Despite the meticulous planning that people put into their seemingly well thought-out plan, they often come up with their best decisions spontaneously when they unexpectedly find themselves in chaotic situations. That’s certainly the case for the cast, crew and characters of Jennifer Lopez and Josh Duhamel’s upcoming action romantic comedy, Shotgun Wedding, as nothing could have prepared them for the continuous surprises they all faced.
The film was written by Mark Hammer and directed by Jason Moore (Pitch Perfect). Besides Lopez, who also served as a producer, and Duhamel, the movie also features an ensemble cast that includes Jennifer Coolidge, Cheech Marin, Sonia Braga, Selena Tan, Alberto Isaac, D’Arcy Carden, Callie Hernandez, Desmin Borges, Steve Coulter and Lenny Kravitz.
Shotgun Wedding follows Darcy Rivera (Lopez) and her fiancé, Tom Fowler (Duhamel), as they make their last-minute preparations for their destination wedding in the Philippines. However, Darcy secretly would have preferred to have a simple, intimate ceremony, but Tom talked her into the elaborate beach nuptials, as he wants everything to be perfect and follow his family’s tradition.
As their eclectic families and friends gather and interact on the tropical island, it quickly becomes obvious why Darcy wanted to elope. But just as the friction between the couple and their relatives threatens to end the marriage before it even begins, the wedding is crashed by larcenous pirates, who take everyone hostage – except the missing bride and groom. Now it’s up to Darcy and Tom to stop arguing long enough to save their loved ones…assuming they don’t manage to kill each other first.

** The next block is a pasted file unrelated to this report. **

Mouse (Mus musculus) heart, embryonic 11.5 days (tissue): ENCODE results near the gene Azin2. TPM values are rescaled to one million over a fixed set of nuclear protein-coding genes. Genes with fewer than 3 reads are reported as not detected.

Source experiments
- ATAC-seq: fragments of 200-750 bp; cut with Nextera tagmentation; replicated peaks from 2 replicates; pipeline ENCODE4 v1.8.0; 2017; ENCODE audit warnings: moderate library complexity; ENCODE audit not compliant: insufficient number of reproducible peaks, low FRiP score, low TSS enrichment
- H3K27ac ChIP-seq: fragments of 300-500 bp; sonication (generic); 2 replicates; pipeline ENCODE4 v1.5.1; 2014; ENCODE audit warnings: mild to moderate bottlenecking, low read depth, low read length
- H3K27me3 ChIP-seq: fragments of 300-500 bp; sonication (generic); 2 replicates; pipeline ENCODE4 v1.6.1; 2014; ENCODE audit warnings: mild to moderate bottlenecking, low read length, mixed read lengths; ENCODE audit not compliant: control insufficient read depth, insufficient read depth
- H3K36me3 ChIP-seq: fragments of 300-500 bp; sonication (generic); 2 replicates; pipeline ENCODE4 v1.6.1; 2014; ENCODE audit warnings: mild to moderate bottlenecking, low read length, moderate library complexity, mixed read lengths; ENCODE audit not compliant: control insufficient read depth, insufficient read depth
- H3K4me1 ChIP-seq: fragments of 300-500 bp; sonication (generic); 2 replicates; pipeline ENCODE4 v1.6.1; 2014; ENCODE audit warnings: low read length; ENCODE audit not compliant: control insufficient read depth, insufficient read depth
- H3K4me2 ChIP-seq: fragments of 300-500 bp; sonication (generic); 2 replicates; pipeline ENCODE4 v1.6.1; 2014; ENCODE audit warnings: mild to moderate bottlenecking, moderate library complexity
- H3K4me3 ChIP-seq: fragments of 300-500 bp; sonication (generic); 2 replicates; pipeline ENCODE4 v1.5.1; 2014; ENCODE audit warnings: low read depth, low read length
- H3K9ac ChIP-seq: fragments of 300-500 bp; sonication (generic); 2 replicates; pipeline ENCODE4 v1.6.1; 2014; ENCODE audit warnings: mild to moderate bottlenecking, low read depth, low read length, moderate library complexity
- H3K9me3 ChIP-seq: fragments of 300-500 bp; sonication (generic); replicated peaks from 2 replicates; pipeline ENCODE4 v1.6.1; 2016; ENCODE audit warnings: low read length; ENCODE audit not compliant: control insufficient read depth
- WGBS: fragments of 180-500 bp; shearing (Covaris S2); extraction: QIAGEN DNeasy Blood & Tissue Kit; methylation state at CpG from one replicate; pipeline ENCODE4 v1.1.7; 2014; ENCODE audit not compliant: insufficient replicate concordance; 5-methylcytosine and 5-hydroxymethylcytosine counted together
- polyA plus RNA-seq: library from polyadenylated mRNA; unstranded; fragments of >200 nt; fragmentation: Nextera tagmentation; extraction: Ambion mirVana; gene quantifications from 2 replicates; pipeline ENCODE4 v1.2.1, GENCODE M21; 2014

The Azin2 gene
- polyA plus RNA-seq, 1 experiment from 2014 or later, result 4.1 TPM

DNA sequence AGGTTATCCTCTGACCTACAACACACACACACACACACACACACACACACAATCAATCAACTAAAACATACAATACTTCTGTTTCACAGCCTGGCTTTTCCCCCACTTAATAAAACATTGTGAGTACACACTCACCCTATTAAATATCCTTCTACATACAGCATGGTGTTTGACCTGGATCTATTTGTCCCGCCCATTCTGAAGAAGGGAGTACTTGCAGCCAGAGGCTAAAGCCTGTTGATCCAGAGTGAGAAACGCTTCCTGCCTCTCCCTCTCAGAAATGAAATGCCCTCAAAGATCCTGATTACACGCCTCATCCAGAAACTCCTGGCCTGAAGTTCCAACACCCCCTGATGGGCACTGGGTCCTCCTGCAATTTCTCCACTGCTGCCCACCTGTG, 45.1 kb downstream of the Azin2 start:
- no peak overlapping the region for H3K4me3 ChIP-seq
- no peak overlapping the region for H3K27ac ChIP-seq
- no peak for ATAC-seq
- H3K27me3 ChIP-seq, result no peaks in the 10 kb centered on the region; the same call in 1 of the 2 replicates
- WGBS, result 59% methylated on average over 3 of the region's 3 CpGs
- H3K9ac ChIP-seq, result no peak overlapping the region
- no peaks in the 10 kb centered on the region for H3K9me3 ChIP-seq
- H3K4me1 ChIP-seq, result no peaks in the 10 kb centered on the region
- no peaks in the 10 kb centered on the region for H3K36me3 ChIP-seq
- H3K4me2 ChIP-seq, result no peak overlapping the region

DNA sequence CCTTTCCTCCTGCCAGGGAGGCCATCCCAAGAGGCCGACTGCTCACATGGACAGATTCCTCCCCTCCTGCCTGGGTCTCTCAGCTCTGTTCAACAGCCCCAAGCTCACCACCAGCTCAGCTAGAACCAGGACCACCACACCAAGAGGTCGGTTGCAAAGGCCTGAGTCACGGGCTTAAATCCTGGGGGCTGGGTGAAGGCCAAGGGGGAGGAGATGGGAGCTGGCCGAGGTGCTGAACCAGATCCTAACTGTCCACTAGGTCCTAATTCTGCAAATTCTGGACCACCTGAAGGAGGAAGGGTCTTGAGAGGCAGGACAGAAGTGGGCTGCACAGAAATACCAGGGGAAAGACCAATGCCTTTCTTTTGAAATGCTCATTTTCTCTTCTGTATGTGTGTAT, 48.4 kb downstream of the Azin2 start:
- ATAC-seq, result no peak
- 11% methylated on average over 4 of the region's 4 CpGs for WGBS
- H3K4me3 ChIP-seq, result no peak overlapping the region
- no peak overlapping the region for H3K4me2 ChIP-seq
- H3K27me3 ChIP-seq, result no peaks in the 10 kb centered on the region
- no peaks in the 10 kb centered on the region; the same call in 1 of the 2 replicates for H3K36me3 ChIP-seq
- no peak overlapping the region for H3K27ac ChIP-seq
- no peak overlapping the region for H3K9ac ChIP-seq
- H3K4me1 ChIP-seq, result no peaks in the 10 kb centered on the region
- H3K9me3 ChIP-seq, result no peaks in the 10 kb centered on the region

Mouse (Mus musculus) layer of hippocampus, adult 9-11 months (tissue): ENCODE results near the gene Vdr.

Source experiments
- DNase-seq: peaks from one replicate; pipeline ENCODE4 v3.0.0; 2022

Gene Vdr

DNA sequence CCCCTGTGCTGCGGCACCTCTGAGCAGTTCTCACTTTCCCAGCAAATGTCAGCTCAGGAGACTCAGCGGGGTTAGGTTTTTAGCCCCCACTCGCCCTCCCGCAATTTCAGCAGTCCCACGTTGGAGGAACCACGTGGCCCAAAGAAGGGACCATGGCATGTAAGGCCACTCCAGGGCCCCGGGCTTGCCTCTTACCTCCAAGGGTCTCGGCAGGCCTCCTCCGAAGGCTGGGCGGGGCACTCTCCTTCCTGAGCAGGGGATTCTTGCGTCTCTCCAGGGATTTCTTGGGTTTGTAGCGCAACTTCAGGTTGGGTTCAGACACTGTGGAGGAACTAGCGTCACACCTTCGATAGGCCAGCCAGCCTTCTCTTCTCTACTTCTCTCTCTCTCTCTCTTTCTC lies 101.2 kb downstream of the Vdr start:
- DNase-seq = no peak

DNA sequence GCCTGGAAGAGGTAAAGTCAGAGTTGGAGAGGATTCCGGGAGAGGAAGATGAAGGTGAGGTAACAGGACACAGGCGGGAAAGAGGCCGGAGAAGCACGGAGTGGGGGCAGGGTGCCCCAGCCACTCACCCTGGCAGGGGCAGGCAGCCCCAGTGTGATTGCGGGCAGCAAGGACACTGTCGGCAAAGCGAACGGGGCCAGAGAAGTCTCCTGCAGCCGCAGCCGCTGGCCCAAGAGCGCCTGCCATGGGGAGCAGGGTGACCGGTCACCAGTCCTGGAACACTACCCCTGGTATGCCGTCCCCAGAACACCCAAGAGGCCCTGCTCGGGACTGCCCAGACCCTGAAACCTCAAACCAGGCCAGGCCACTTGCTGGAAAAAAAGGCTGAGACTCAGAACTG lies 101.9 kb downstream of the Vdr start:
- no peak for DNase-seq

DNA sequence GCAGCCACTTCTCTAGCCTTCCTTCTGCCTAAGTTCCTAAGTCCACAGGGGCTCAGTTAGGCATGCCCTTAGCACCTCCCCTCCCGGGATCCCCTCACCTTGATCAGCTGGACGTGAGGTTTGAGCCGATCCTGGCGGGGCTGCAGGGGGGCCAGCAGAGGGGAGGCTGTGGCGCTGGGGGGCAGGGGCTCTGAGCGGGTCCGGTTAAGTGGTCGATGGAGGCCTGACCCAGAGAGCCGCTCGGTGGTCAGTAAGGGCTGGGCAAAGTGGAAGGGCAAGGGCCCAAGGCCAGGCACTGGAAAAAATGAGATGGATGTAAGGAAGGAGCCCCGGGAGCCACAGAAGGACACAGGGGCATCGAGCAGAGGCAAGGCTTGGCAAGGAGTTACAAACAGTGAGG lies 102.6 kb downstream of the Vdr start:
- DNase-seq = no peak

Lopez, Duhamel, Kravitz and Coolidge generously took the time earlier this month to talk about starring in Shotgun Wedding during press conferences over Zoom. The comedy, which was produced in part by Lionsgate, will begin streaming globally on Prime Video tomorrow, Friday, January 27.
Q: Jennifer (Lopez) and Josh, there hasn’t been a movie like this, which is a cat and mouse adventure, since Indiana Jones hit the airwaves. Why do you think audiences crave this cat and mouse chase of lovers in the adventure genre that you took on?
JD: I love the Indiana Jones comparison. I didn’t see that one.
JL: I saw more Romancing the Stone.